Simon drummed for the band 801, with Phil Manzanera and Brian Eno for their album 801 Live in 1976. A year later, he replaced Alan Moore in the band Judas Priest, for the album Sin After. On that album, Phillips popularized the double bass drumming style that would later characterize heavy metal, especially the 1980s-emerging thrash metal subgenre.
A few years later, Simon drummed:
- With Gary Boyle on his album called “The Dancer.”
- With Michael Schenker on his debut album, “The Michael Schenker Group.”
- With Mike Rutherford’s song “Smallcreep’s Day.”
In the early 1980s, Simon formed part of RMS -Ray Russell, Mo Foster, and Simon Phillips. In the same year, he also drummed and co-wrote songs on the album There & Back by Jeff Beck. A few years later, Phillips co-wrote another song for the soundtrack, “The Pump,” to the 1983 film Risky Business.
Another great opportunity came in 1989. He appeared with “The Who” on their 1989 American reunion tour and, in the same year, recorded his debut album with the band Protocol in 1989 as well. However, Phillips wanted more, so he moved to Los Angeles in the 1990s in order to make more significant adjustments to his music career.
Moving to LA and Joining Toto
Not long after he moved to LA, Jeff Porcaro from Toto passed away. Just after he finished filming Kingdom of Desire, Jeff died, according to some speculation, a drug abuse/heart attack, so Toto invited Simon to step in for him.
Phillips was the only candidate for the position for one huge reason. Phillips was one of the top three drummers ever to Jeff, alongside Gregg Bissonnette and Vinnie Colaiuta. He admires him so much, and if somebody should replace him, it should be Simon.
After deciding to move permanently to Los Angeles, Phillips started band practice. After their first tour together, Kingdom of Desire, Phillips officially joined Toto.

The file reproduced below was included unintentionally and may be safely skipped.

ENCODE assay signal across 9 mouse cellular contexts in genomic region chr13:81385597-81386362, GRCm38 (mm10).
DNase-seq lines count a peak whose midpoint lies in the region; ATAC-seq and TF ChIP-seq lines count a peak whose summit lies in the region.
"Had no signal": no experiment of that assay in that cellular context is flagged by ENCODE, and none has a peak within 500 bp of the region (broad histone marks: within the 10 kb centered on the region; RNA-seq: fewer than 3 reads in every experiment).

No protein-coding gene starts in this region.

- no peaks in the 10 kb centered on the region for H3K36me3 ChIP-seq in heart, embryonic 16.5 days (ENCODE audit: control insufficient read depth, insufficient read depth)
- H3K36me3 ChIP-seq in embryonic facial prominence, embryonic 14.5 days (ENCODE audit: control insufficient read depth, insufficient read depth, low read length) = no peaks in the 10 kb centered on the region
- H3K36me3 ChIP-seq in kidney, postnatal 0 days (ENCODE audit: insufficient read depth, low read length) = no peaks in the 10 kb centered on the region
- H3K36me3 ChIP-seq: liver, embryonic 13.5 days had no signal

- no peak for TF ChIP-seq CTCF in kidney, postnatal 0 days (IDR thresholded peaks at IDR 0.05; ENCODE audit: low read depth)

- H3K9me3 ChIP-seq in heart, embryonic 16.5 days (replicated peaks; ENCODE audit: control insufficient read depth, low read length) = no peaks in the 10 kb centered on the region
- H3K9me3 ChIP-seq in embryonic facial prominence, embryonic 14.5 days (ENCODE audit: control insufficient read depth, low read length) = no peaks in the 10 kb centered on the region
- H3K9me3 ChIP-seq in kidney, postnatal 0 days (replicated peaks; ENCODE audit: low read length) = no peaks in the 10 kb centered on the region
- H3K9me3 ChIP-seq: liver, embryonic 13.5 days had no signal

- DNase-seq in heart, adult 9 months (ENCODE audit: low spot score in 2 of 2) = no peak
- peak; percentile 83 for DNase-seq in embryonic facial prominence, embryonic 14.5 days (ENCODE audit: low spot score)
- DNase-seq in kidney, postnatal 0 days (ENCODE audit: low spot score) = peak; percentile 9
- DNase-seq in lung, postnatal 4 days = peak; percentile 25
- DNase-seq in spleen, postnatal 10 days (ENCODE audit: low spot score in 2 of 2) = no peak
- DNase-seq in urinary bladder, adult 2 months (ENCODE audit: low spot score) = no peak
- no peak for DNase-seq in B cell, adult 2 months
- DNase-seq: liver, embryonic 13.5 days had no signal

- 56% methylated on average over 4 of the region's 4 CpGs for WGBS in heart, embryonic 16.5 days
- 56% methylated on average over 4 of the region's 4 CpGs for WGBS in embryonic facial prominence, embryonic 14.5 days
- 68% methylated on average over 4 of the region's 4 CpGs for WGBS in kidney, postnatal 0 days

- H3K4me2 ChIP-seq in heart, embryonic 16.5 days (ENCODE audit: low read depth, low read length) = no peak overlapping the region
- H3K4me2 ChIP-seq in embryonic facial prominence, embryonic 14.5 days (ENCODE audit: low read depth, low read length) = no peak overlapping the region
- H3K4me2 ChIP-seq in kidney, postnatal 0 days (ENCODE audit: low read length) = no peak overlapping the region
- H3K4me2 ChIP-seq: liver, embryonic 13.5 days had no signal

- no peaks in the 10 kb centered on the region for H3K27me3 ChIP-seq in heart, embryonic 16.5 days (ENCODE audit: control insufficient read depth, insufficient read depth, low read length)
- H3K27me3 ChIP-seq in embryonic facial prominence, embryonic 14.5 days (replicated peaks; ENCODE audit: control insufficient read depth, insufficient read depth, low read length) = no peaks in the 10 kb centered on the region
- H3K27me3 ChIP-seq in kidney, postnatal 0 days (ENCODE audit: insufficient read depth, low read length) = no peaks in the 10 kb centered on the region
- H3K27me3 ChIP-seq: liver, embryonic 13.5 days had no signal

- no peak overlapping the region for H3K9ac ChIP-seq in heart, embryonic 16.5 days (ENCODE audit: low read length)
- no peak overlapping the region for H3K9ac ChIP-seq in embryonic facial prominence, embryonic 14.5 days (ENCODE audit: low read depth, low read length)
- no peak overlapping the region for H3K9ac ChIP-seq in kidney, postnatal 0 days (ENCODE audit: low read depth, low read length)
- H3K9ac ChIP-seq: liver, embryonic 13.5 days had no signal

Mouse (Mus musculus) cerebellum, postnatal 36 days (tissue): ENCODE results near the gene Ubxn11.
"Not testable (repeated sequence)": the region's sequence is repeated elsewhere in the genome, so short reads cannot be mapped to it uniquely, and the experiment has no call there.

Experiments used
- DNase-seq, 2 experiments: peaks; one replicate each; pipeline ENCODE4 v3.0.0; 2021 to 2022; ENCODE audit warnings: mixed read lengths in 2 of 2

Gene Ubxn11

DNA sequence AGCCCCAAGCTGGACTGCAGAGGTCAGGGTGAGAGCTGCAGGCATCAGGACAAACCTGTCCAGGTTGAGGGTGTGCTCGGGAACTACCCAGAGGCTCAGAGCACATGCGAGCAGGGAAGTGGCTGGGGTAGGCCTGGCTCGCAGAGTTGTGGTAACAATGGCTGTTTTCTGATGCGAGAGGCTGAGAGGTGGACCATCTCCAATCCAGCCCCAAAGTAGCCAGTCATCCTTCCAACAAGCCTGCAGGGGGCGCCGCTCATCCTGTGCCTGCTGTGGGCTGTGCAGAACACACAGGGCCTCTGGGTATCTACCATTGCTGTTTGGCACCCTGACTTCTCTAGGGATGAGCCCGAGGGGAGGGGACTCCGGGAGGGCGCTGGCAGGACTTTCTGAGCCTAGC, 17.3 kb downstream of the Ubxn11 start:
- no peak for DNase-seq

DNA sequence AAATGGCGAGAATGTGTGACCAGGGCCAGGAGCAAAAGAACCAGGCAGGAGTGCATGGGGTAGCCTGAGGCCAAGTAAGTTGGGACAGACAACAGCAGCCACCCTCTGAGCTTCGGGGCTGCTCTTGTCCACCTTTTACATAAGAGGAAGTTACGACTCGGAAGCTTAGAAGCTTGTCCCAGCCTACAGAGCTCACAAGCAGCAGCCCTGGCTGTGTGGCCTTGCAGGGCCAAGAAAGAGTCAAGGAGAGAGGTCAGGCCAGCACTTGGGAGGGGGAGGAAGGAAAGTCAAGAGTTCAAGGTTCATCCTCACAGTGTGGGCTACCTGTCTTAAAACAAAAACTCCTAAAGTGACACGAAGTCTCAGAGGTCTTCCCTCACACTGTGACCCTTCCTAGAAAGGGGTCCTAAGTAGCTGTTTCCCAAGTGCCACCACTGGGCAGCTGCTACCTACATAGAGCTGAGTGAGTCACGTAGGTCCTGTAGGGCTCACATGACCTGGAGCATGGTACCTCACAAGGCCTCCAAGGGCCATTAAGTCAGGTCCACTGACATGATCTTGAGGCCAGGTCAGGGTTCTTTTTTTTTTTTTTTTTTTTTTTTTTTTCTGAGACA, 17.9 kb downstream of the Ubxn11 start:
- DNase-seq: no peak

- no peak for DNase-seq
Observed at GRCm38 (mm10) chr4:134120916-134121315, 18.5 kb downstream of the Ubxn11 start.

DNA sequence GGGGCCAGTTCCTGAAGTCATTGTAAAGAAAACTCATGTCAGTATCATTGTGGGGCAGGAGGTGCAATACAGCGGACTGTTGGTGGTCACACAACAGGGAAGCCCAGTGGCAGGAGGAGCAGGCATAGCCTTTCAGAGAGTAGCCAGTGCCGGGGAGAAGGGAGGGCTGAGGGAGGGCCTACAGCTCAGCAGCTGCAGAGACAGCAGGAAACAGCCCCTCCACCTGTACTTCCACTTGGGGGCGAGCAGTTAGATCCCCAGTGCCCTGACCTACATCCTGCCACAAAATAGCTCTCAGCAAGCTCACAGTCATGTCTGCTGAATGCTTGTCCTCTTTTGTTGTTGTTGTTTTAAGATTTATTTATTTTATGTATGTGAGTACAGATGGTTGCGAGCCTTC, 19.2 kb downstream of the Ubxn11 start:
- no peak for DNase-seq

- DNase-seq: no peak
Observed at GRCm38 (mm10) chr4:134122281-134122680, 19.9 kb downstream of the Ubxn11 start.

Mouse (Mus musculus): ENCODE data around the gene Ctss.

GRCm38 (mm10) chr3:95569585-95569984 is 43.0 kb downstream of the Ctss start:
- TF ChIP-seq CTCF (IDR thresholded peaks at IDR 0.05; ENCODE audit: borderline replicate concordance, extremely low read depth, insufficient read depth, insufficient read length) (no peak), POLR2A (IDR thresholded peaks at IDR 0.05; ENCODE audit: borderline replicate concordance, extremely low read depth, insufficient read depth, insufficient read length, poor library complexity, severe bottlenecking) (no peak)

The band had successful tours, gigs, and plays, but in 1995 Simon suffered back problems and could not play on the first leg of the Tambu tour. He had a few replacements when he couldn’t play, but he officially left the band in 2014. His last show with the band was the year before, and he left the band because he wanted to focus more on his solo career.
Even though Simon has incredible skills and teaching abilities, he does not think he could be a teacher. As he says, there are players, and there are teachers. Teachers know how to transfer knowledge, and he feels like he is more of a guy who “I hear it, let’s do it.” Nevertheless, even though he is not officially the drum teacher, he taught and hopefully continues to inspire many young drummers in the future!
Frequently Asked Questions
Who does Simon Phillips play drums for?
Simon worked as a drummer for many artists and bands, including
- Frank Zappa
- Judas Priest
- The Who
- Michael Schenker
- Nik Kershaw
- Mike Oldfield
- Bernie Marsden
- Jeff Beck
- Gary Moore
- Jon Lord
- Mike Rutherford
- Judas Priest
- Tears for Fears
How old is drummer Simon Phillips?
Right of this moment, Simon Philips is 65 years old. He was born on February 6th, 1957, so the following year, he will be 66.
Is Simon Phillips left-handed?
Simon Phillips can play with both of his hands, the left and right hand. His playing has opened up many more musical possibilities; as he said, by leading with the left hand, he could approach things differently.
What kind of drum heads does Simon Phillips use?
Phillips currently uses Tama Starclassic drums and Zildjian cymbals with Pro-Mark sticks. As for the drumheads, he uses Remo, and for the microphone, Shure and Meyer Monitors.